Team Members: Scott Sturges, Dominic Tullo,

Project: Watershed Ambassador

and Wood Duck Conservation

Ty Patrick School: Christian Borthers High School Description: Restore habitat for wildlife, especially the wood duck, by planting native species of trees and shrubs, and by installing nesting boxes. Wood ducks have suffered population declines due to habitat loss and hunting. Project: Creek Education and Clean-up Team Members: Stephanie Coker-Putman School: Antelope High School Description: Team up with an elementary school

O ur proposal showed how we can stop wasting water, but still water our plants. Tania Salas Student, Florin High School

Teachers Dana Chu and Kathryn Sleeper worked with four students to clean up campus planter boxes that were filled with tree stumps and surrounded by garbage. The idea was to fill the boxes with native California plants that used very little water. “Our

Photos courtesy of Nina Suzuki

Project: Goodbye Invasive Species Team Members: Preethi Raju School: Mira Loma High School Description: Organize efforts to control and

Growth Despite their different languages, it’s obvious the Florin High School students who make up “Team Watershed” understand the secret to their success isn’t growing plants, but growing a community. One year after placing second in the Caring For Our Watersheds competition with their project “Water-efficient Landscaping,” the 12 students and their teachers reflect on the team’s achievements.

2013

on a local ranch to both provide habitat and natural control of rodent populations. This would help decrease secondary poisoning of raptors, a current threat to their survival as well as decrease the introduction of these chemicals into our watersheds.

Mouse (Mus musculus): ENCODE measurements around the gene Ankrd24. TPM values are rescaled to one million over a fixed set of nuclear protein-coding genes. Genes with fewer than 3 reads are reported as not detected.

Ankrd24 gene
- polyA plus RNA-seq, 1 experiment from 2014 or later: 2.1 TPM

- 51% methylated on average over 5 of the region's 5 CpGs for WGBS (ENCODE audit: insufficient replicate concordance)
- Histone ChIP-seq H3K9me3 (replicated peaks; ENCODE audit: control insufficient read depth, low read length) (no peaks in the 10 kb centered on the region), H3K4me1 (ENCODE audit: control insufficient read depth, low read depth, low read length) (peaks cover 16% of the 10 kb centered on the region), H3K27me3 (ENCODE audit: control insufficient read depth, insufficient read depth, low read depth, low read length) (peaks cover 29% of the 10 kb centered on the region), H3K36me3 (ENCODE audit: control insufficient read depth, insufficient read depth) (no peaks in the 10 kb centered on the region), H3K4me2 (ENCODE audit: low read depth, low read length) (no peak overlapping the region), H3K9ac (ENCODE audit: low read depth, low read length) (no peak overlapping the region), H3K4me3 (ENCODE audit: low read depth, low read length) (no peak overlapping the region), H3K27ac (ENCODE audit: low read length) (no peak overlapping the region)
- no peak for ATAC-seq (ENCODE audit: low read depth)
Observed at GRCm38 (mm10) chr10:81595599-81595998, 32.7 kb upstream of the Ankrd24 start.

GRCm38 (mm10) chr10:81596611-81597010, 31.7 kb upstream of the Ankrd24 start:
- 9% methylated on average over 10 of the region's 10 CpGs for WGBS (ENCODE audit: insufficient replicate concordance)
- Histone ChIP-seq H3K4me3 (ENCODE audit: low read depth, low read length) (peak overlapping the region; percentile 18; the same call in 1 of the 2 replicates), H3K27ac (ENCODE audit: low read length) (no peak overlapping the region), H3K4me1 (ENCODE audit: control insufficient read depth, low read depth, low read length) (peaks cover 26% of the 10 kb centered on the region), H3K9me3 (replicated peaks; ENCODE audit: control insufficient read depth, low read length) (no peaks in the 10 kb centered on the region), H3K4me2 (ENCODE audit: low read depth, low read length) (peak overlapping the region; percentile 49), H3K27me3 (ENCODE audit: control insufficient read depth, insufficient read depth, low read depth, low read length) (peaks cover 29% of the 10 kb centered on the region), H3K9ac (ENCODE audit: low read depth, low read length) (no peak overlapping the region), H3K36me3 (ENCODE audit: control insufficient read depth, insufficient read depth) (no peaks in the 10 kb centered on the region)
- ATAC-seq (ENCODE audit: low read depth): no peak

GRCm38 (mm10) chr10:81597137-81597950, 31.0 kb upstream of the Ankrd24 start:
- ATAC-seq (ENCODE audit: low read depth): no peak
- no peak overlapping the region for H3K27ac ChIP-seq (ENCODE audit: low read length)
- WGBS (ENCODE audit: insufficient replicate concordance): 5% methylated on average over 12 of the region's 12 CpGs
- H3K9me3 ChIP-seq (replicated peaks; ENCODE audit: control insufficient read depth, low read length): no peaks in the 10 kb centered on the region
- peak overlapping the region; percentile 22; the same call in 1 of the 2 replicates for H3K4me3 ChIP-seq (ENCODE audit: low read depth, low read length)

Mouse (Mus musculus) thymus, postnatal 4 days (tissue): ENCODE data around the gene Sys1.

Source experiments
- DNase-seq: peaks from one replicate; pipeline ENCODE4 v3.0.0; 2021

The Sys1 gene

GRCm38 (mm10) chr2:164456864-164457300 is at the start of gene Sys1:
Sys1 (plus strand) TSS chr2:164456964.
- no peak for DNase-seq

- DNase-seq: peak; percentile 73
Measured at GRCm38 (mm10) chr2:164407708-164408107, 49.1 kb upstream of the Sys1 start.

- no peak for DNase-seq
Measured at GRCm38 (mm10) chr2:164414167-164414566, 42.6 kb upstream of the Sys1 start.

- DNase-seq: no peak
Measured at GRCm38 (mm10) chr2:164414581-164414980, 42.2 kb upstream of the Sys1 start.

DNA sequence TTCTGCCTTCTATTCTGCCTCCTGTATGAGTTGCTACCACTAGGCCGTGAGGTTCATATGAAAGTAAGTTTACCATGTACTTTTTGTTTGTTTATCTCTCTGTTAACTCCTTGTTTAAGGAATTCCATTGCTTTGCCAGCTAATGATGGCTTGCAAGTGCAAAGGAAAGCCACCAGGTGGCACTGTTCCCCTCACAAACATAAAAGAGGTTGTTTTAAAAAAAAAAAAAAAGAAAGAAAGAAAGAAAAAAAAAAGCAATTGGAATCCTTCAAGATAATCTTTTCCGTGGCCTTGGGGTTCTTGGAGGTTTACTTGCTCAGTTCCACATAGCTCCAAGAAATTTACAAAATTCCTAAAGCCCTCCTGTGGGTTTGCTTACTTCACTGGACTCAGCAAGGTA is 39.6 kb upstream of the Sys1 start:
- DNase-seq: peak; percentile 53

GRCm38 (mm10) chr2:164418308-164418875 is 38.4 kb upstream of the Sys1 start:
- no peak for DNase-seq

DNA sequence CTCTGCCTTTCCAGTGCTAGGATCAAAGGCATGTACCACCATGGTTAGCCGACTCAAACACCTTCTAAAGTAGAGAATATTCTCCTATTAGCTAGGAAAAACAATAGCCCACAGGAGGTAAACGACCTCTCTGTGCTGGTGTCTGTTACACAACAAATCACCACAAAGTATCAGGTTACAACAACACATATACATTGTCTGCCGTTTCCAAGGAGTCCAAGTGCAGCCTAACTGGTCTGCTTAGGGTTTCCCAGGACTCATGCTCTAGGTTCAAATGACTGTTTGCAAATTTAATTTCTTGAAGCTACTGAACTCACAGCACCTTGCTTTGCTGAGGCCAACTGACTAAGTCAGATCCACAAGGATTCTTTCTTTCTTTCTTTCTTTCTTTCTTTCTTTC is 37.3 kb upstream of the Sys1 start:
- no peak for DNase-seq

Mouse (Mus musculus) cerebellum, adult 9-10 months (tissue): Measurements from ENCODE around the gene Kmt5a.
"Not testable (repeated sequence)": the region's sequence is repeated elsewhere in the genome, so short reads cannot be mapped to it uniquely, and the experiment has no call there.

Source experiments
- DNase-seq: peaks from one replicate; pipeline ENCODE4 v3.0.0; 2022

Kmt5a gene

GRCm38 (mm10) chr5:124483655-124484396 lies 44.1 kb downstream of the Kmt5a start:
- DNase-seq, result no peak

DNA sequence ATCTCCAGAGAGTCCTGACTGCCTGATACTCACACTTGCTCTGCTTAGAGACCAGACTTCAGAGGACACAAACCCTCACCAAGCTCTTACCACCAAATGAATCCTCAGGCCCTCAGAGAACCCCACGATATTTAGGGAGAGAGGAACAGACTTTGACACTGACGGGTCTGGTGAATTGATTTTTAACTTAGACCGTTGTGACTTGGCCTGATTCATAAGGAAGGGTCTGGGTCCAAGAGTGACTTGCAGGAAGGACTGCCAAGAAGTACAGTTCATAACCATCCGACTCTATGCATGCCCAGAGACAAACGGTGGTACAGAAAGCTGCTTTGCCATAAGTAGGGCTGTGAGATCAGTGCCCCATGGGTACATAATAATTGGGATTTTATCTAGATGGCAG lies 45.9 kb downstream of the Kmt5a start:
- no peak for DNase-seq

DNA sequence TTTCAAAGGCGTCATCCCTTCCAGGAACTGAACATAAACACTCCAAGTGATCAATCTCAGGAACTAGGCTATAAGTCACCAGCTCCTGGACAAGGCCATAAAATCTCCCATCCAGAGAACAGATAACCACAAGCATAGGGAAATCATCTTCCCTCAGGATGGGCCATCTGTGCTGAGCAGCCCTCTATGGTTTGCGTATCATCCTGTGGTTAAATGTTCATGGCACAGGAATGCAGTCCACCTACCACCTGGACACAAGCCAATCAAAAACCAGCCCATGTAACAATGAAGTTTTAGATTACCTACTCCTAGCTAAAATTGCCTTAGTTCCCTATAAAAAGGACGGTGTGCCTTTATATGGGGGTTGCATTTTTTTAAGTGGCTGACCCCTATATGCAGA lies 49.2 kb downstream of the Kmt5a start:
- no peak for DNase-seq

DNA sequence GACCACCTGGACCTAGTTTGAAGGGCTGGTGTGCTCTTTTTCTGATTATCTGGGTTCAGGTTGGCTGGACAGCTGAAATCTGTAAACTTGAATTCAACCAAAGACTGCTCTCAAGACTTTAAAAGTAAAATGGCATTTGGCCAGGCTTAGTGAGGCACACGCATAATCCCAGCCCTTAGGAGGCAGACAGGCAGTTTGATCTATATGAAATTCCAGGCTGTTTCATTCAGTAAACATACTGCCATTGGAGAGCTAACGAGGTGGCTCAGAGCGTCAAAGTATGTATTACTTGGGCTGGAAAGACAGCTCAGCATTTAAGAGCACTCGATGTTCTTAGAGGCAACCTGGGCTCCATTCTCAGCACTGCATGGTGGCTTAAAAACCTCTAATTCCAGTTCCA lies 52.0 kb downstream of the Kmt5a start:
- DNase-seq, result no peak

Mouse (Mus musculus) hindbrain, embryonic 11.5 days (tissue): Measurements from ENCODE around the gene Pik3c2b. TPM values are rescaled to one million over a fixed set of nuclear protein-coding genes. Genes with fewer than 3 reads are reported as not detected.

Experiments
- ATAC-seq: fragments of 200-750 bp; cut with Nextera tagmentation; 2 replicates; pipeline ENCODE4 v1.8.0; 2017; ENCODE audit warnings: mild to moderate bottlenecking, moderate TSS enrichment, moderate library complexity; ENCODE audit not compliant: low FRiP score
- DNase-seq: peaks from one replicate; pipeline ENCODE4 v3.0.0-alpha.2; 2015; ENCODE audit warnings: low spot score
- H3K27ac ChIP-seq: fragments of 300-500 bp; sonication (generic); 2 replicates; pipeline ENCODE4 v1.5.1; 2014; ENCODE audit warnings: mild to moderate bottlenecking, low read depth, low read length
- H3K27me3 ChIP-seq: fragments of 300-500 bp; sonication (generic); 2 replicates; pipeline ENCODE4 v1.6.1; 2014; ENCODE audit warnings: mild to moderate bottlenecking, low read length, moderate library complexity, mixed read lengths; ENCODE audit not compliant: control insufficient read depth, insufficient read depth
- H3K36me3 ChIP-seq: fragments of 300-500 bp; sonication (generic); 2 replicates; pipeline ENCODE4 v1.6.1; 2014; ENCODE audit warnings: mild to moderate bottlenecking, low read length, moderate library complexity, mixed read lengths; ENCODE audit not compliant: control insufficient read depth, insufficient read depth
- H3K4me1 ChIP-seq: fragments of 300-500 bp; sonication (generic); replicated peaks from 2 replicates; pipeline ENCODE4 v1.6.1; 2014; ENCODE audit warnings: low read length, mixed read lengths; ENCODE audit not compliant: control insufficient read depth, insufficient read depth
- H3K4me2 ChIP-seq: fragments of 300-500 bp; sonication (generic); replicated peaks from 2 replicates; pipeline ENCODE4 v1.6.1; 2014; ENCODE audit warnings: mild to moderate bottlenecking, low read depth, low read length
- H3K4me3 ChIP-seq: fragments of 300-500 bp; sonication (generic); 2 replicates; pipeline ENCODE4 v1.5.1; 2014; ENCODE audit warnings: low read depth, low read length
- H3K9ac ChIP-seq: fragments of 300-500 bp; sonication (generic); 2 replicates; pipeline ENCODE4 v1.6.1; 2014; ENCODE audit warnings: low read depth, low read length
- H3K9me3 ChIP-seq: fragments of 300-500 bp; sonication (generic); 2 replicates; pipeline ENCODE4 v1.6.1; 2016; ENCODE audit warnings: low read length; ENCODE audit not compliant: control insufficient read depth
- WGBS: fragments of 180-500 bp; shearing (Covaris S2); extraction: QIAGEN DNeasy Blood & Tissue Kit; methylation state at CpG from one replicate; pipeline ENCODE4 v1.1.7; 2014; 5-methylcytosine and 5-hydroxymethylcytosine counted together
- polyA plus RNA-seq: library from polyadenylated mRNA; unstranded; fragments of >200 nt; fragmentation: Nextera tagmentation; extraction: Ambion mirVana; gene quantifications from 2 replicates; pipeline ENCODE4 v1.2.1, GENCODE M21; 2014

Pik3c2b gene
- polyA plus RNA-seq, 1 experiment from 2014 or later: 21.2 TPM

The Language of

Outreach Program

Team Members: Isabella Escoto, Laura Cruz,

Tha Vue, Maribel Munoz School: Florin High School Description: Implement a 10-session watershed

education program for students in an after-school program at a nearby elementary school. Young students would complete a watershed activity book which includes a variety of hands-on lessons about their local waterways. The high school students can help communicate concepts in the young students’ native languages if necessary.

Students use plastic tubes to ensure the safety of newly planted trees.

class to clean up Sierra Creek, which is behind the school. The elementary school class will be given a lesson on watershed pollution before the clean-up day, helping to instill the message of stewardship in the young students.

Projects Implemented to date

2

Antelope High School:

William Daylor High School:

Colusa High School:

Florin High School:

• Recycling Bins on Campus • Pollinator Garden • Sierra Creek Oak Planting • Reusable Bags — distribution and education

• Building Recycling Bins • Drip irrigation/Solar Powered Pump — water catchment system

•M  onofilament Recycling Containers — placed at Sacramento River boat landings

• Water Efficient Landscaping/Planter Boxes

Da Vinci High School:

Stockton Collegiate High School:

• Native Plant Pollinator Garden

•S  almonids in the Classroom — raising salmon in class for release to river

CARING FOR OUR WATERSHEDS A SPECIAL ADVERTISING SUPPLEMENT

Planting trees along Sierra Creek not only improved the watershed but also the beauty of the neighborhood.

Photos by Anne Stokes